To hear Boston city councilors tell it, they face a looming deadline for completing the once-a-decade redistricting process — one that justifies the rushed vote councilors now expect to take next week on a set of new maps.
“Sadly we don’t have a whole lot of time to discuss this. In times past, they deliberated on these discussions for a good 18 months. And I think we’re really just getting into this very important conversation in a very short timeline,” said Councilor Liz Breadon at a redistricting meeting earlier this month.
Councilor Ricardo Arroyo, who led the redistricting process before Breadon, had characterized early November as the “drop-dead” deadline.
But that’s simply not true, and the council’s push to pass the maps so quickly is a mistake. In fact, there is no upcoming legal deadline that justifies rushing the kinds of important discussions that Breadon said were needed. And considering the uproars over race and neighborhood cohesion that the process has already sparked, there’s good reason for the city to hit pause before finalizing maps that will be in force for a decade.
Drawing maps is complex under the best of circumstances, forcing lawmakers to weigh competing demands to keep neighborhoods together while creating opportunities for communities of color to have political power. It was made more complicated in Boston in August after City Council President Ed Flynn removed Arroyo from his role leading the redistricting.
Five different proposals have circulated in the council, the Globe reported earlier this month, and it’s still not clear exactly what map councilors will be voting on.
Deb O’Malley, a spokeswoman for Secretary of State Bill Galvin, said that state law imposed no deadline on the city. Wrapping up the redistricting process soon “may be a political concern, but it’s not a legal concern.” A memo from the city’s law department concurred, finding that “there is no express statutory deadline in 2022″ for the council to finish redistricting. While that memo said it would be “prudent” for the council to finish this fall, the fact is that candidates can’t take out papers to run until the spring anyway.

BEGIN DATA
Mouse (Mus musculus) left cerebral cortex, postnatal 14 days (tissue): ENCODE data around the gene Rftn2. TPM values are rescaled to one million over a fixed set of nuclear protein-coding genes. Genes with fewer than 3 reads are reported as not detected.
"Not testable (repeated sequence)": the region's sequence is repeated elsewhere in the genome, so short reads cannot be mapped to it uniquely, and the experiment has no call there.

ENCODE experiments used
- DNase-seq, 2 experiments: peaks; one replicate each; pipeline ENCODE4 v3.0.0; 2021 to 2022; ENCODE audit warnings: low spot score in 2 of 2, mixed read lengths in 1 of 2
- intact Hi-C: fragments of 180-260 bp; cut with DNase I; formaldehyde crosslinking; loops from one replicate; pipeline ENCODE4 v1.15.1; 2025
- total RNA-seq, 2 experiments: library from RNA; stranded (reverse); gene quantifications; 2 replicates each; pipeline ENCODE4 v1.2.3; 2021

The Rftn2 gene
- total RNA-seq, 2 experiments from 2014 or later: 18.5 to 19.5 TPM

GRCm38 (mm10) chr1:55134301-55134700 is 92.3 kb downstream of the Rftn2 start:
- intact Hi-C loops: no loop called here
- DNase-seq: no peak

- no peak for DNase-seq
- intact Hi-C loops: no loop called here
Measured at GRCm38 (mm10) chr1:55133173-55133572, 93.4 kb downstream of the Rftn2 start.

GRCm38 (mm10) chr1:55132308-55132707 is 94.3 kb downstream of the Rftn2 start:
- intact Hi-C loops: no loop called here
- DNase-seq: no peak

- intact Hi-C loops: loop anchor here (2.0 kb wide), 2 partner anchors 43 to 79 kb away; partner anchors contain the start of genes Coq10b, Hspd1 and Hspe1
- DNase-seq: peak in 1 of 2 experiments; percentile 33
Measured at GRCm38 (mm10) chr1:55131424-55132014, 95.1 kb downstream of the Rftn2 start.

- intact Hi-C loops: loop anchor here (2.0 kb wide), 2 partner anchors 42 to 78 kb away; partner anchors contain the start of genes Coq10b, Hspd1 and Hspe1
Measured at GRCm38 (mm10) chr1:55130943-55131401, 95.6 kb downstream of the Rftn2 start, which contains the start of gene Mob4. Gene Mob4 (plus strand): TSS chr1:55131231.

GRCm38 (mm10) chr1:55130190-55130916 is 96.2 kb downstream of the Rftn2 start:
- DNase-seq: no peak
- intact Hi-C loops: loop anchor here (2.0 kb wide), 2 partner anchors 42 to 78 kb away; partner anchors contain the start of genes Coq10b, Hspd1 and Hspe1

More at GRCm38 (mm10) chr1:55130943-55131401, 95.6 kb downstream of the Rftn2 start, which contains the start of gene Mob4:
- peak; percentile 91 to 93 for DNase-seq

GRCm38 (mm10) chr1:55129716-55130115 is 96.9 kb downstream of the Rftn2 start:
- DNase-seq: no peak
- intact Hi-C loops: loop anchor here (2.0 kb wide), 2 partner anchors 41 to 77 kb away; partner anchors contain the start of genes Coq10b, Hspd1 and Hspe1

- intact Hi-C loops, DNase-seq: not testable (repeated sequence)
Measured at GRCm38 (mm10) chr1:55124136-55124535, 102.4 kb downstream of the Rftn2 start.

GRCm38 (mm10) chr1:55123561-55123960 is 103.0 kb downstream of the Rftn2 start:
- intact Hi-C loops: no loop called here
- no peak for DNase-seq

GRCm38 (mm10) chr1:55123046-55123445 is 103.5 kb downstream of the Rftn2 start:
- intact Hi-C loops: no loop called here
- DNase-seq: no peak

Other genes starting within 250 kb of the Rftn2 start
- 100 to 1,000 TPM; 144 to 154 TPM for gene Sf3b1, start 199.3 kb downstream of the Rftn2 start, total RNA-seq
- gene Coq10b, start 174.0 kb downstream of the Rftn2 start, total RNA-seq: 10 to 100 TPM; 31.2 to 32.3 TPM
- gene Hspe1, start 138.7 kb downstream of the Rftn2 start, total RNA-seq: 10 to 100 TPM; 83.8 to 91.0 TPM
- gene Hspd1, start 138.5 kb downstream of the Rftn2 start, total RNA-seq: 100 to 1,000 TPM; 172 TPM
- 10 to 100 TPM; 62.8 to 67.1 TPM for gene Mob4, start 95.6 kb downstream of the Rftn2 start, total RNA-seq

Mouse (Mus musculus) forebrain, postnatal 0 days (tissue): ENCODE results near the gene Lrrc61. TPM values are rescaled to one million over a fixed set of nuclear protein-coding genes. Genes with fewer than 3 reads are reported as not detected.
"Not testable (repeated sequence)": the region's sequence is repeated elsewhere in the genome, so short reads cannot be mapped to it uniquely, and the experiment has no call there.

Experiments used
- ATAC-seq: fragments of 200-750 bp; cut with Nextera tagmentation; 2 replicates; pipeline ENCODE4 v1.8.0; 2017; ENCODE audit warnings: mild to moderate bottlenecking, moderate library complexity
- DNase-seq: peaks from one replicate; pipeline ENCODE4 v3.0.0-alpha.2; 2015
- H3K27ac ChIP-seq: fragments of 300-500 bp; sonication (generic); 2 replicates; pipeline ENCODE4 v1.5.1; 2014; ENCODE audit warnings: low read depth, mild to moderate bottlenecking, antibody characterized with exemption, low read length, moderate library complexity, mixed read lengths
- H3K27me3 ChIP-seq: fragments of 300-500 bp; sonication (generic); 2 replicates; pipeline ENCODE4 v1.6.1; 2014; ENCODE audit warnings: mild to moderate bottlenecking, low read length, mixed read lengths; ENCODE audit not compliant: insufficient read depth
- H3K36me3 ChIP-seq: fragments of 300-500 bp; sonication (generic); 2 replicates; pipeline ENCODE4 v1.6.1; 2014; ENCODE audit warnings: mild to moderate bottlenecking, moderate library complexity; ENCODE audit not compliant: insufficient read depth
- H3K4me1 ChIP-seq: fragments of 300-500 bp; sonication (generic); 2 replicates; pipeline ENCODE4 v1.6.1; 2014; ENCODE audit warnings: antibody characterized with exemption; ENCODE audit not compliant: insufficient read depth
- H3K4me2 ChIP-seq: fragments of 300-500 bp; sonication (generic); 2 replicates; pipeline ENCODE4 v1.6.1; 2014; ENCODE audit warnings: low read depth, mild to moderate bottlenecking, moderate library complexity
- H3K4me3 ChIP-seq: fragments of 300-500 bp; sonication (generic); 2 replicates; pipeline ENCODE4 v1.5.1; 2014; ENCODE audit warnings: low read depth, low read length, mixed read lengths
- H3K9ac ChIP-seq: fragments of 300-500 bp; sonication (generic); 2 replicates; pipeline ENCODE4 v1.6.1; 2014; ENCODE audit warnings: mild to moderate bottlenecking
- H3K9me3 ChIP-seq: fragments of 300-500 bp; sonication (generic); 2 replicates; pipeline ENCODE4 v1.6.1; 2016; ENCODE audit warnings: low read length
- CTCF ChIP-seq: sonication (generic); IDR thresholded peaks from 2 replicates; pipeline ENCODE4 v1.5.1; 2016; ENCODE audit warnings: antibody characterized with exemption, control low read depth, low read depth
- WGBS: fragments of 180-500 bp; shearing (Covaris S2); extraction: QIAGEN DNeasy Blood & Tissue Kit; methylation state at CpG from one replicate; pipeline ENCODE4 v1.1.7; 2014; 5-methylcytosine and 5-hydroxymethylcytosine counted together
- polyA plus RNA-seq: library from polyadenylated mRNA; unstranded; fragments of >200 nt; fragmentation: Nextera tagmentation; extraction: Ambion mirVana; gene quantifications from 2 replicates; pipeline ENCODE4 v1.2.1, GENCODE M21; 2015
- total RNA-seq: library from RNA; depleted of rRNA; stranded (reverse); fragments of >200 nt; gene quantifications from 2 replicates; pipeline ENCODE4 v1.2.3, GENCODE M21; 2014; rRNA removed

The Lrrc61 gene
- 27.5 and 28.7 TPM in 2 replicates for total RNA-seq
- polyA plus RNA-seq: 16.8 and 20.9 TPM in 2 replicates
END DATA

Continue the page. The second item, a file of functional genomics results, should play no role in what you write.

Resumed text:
Indeed, the supposed deadline of Nov. 7 mostly serves to protect the the incumbent councilors themselves. That’s because under the city charter, candidates for City Council need to have lived in the district for a full year to run for a district council office. And if the redistricting results in any incumbent councilors living in the same new districts as colleagues, they want time to establish residence in a new part of the city.
But the convenience of nine Bostonians isn’t a good enough reason to short-circuit the process for the other 650,000.
There’s another reason to pause: The way the council has handled the process thus far practically invites a lawsuit. Councilors originally planned to vote on a map this week but postponed after a complaint that they had violated the open meeting law. That complaint asked the council to hold at least five “properly noticed” hearings across the city, which seems like a reasonable request.
Longer term, there’s no way for councilors to draw their own legislative maps that won’t at least appear self-serving. And as a matter of principle, politicians shouldn’t get to pick their constituents. In other jurisdictions, independent commissions have proven a good way to handle redistricting, and that’s something Boston should consider for the next redistricting after the 2030 census.
In the meantime, Mayor Michelle Wu should veto any City Council map that’s sent to her without the public process that residents deserve and send it back to the council for the kind of debate that councilors themselves have acknowledged hasn’t happened.
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